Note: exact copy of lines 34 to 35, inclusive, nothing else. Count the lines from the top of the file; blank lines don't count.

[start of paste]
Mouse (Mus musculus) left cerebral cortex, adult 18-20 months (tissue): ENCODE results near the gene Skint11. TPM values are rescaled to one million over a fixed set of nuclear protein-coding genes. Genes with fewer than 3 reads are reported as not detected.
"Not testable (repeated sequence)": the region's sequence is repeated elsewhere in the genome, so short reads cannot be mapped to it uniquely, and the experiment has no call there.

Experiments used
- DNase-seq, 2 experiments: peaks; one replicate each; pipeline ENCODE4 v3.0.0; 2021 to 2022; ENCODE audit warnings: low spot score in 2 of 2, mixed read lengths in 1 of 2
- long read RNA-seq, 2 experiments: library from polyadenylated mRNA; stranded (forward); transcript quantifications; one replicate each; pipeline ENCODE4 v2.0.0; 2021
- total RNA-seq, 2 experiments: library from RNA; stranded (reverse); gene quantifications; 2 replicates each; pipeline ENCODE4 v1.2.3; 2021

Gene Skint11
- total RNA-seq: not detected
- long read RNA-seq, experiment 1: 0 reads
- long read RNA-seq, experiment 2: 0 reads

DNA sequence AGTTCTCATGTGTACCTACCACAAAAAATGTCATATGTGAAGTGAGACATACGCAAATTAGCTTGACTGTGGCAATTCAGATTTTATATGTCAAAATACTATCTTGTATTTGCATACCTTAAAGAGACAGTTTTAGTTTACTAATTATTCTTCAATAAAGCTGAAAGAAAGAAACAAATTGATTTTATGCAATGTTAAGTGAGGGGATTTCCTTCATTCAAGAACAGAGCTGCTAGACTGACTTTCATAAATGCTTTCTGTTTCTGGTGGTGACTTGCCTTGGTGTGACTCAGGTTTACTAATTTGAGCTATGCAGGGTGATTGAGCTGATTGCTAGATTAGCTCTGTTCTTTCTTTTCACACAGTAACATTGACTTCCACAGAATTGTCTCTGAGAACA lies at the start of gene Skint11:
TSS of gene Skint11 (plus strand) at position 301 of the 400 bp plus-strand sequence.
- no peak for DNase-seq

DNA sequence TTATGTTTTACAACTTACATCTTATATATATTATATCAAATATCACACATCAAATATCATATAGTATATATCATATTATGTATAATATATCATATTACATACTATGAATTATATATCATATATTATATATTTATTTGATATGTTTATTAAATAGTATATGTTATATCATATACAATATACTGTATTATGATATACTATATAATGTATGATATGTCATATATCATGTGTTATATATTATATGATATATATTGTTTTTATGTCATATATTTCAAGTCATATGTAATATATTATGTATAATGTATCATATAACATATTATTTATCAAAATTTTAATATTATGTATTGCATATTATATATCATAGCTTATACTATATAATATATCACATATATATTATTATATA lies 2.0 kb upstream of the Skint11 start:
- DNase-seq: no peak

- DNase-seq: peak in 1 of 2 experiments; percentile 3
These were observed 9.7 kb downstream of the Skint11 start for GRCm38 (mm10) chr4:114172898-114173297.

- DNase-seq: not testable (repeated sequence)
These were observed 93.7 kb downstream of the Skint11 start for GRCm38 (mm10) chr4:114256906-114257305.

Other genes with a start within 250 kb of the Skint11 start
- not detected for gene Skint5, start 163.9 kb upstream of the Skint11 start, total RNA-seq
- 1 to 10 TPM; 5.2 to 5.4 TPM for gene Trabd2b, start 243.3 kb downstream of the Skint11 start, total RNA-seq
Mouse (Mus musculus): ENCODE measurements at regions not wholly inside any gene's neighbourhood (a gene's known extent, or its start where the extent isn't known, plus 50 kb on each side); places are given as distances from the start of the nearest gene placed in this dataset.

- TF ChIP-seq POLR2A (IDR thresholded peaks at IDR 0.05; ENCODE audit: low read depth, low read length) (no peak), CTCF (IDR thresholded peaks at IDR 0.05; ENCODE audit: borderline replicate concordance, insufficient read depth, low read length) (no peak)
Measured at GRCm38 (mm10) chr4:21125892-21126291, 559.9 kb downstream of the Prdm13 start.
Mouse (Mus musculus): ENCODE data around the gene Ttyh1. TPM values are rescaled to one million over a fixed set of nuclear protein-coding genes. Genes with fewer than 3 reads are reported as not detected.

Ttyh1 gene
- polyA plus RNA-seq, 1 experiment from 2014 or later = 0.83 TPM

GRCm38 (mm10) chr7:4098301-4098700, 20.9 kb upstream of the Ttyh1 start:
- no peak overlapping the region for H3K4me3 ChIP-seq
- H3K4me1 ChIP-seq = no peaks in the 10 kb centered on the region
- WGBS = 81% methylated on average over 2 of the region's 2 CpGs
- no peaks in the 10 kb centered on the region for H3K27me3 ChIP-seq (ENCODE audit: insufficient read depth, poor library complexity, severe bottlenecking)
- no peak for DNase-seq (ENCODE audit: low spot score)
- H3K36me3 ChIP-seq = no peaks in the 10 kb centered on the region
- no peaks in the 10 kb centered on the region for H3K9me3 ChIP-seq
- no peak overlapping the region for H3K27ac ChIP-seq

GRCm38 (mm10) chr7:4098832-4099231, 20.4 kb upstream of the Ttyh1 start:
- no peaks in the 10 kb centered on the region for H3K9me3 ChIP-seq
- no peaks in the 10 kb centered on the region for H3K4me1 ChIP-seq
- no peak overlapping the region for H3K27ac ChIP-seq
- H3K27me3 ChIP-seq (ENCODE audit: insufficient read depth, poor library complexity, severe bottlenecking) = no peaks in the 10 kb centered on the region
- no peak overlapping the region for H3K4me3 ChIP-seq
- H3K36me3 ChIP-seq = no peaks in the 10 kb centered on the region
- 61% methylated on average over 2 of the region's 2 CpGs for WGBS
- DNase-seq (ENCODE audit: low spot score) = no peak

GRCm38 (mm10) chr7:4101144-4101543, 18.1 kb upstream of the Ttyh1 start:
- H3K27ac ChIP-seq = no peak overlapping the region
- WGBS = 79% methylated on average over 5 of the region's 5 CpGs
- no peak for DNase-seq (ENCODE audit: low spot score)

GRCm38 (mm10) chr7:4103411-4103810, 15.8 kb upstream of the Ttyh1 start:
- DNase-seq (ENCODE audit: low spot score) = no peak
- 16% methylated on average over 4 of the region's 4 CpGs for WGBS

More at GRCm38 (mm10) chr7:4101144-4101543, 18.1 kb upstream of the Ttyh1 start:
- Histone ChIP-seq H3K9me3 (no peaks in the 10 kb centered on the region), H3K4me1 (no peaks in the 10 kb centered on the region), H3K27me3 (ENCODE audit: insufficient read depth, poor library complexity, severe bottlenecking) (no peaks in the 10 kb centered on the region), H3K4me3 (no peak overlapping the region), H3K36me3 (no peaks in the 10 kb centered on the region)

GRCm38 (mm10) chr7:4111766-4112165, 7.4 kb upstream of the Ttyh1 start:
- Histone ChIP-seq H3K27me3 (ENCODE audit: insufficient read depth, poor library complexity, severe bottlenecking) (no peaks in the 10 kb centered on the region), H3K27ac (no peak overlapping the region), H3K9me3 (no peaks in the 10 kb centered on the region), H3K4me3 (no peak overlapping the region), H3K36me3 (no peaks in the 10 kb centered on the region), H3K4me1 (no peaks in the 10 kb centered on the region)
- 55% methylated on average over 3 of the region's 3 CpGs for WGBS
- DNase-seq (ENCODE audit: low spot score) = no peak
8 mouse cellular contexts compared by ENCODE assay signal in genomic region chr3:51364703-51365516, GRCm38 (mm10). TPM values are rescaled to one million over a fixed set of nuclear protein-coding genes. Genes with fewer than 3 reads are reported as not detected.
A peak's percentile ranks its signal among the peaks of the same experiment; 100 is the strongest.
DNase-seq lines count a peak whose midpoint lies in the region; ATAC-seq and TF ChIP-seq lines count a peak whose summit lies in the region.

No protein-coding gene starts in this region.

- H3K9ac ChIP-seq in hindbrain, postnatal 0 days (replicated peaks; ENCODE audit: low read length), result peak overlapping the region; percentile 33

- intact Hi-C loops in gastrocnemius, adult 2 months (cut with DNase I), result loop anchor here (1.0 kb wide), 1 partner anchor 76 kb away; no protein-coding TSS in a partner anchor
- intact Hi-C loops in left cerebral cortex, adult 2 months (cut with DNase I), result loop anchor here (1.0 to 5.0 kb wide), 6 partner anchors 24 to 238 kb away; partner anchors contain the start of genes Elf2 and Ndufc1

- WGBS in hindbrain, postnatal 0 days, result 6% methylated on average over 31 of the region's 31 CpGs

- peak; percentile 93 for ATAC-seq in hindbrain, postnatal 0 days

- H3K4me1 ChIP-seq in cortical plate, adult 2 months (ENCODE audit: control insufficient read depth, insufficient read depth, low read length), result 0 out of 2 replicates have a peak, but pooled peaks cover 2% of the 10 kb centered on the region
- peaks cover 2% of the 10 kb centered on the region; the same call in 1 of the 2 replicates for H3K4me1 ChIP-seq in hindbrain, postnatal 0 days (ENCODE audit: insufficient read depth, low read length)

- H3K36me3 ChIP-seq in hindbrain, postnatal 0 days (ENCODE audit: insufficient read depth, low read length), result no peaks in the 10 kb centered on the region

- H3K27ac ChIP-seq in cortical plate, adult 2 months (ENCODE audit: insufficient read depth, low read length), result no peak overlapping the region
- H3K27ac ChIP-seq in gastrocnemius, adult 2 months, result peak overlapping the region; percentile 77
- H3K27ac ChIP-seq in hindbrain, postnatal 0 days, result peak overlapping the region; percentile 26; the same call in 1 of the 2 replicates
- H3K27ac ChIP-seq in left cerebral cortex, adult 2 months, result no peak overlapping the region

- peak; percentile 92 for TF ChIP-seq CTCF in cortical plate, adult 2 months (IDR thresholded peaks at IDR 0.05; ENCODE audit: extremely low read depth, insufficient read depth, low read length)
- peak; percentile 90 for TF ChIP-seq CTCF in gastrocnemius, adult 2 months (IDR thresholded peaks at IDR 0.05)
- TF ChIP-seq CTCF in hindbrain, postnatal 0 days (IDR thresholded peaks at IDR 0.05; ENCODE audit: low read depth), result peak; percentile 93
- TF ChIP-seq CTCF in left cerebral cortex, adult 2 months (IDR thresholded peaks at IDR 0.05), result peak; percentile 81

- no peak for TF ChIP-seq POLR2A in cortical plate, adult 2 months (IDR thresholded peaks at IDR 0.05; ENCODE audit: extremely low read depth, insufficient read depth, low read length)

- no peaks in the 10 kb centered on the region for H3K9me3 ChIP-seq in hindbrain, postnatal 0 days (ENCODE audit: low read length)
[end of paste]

- no peak for DNase-seq (ENCODE audit: low spot score)
- H3K36me3 ChIP-seq = no peaks in the 10 kb centered on the region